Inspire: Changing the World One Hug and One Poem at a Time
- 3 Articles
In this mini interview l sat down with Boston, a young creativewho put together the Rhetoric Literary Society, a group formed of talented of DJ’s, poets, singers and rappers. We discussed internatioonal volunteering, being a poet, going back to the motherland and changing the world with poetry
How did Rhetoric Literary Society come about?
Rhetoric was designed to be a gateway to literature for the modern literacy artist because it’s dominated by a lot of older men, on a Shakespeare vibe. For me, it’s like they use words and l use words so why is it looked at with different regards. So l realised as individuals we can only have so much success fighting a barrier but if we have a company or something to represent us that will hold more of a punch.
What does it represent?
It represents a new dawn or a new recognition in the modern literary world. It’s about being a breakthrough and championing the work of the new age of bloggers, writers, poets & rappers.
Tell me about The Gambia, why you volunteered there?
I first went to Gambia in Jan 2015 when l was approached by Global Hands which is an international charity. It was the first time l had ever been to the motherland. I ran a series of workshops on Creative writing which aimed to enhance the literacy skills of teens which was the first time workshops had been ran there. I then performed on national TV with some of the participants of the workshops. We worked with young writers across Gambia, developing their personal and social skills using words as the vehicle, while exploring social issues through literacy.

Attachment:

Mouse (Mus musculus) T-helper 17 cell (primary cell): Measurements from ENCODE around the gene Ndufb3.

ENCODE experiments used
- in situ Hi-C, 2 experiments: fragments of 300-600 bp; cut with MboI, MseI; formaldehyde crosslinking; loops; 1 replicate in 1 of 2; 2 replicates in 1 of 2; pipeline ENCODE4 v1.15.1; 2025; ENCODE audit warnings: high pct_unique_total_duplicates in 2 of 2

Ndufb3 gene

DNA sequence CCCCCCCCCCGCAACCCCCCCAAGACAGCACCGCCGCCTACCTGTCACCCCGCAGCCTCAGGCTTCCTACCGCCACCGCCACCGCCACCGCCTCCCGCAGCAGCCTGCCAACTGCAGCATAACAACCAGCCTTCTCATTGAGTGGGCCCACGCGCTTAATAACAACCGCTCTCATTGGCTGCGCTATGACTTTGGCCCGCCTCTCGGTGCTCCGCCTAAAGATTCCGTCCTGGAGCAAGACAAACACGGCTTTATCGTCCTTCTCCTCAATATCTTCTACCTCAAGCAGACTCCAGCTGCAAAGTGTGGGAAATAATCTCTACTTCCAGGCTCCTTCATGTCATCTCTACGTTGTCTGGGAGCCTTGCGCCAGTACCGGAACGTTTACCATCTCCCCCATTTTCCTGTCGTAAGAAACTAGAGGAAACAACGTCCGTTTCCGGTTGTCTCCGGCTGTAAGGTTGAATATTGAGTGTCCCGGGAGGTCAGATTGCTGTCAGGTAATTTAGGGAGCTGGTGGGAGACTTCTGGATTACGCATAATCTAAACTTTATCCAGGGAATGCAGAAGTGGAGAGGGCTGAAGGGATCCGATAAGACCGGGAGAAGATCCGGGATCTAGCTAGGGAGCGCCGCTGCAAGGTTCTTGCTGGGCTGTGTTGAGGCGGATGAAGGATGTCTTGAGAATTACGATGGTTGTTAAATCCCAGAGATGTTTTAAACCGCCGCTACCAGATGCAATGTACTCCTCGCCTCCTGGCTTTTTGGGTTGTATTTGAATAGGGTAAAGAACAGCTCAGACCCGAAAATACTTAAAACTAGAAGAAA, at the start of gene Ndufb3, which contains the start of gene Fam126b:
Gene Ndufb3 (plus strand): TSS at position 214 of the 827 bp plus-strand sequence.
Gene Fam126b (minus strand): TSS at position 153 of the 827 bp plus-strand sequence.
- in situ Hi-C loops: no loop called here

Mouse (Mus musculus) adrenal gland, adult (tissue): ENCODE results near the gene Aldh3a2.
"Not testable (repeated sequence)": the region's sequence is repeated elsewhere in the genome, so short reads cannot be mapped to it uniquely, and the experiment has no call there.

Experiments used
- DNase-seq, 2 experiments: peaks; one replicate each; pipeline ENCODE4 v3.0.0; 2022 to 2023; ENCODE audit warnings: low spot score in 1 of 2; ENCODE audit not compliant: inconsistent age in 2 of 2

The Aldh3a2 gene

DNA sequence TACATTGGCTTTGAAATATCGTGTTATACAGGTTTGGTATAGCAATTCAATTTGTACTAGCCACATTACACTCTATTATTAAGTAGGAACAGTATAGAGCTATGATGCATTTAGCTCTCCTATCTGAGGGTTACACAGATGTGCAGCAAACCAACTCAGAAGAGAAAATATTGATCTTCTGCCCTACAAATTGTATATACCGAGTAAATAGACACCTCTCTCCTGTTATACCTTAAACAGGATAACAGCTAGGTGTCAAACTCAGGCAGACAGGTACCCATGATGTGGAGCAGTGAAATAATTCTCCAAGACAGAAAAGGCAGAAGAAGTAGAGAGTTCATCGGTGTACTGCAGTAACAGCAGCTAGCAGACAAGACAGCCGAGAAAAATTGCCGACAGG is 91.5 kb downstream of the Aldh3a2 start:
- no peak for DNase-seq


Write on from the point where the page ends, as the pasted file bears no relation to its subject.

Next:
I also went back in June and continued some of the work. This time participants’ performed on National TV, we then put on a show in a small village, attracting 50 people. Ultimately participants felt that their skills and confidence had improved as result of both programmes. One participant who didn’t write creatively prior to the programme is now performing regularly and has a keen following.
On the experiences of youth in the UK/West versus Youth in Gambia…
I feellike so many young people (African Diaspora) would benefit from going to visit Africa, see their culture and heritage. The situation is very different over there. If you’re rich then you can go to university and get a decent job, but for a majority it’s not the same.
Having the experience of living the village in Gambia where we only had solar power it meant that if there was no sun, there was no power. The young men and women there learn about real life in comparison to the UK. Every young guy l came across could build, could cook and saw. They could do everything. Life is really different over there.
And everyone thinks Africa is just a run-down place because when we see Africa on TV it’s a charity advert. But Africa is doing a lot for itself but we don’t hear that and it doesn’t get filtered through the media. There is opportunity in Africa, it’s just that currently not all Africans can capitalise on it.
Ultimately Africa has what we want, that’s why so many people move there because it’s beautiful.
As a young person who volunteers and gets involved in social action projects, would you say us ‘the millennials’ are too self-involved or are we more willing to be involved with social issues?
Despite the churning of capitalism which promotes this “me” culture, I’d say there’s an undercurrent of people that do say “I’m going to live for my fellow person” and there’s a tsunami of people that are flying the flag, more creatives and philanthropist connecting who care about social change. Especially due to social media we don’t need the news to tell us what’s going on in the world, we now connect globally and create the change ourselves.
On the topic of change, what’s is the one cause you support or are passionate about?
I’d say anything to do with protecting nature, jungles and oceans and marine life. Animals and nature are beautiful and everything around us comes from some sort of natural resources so we have to protect our world.
Lastly, as a poet what do you stand for?
I stand for love and empowerment. I want to see people happy. Changing the world one hug, one smile and one poem at a time. If l can do one thing to help someone and they help someone else, eventually we’d change the world.
It takes one individual to say lm going to do a good thing today and hopefully it’s contagious.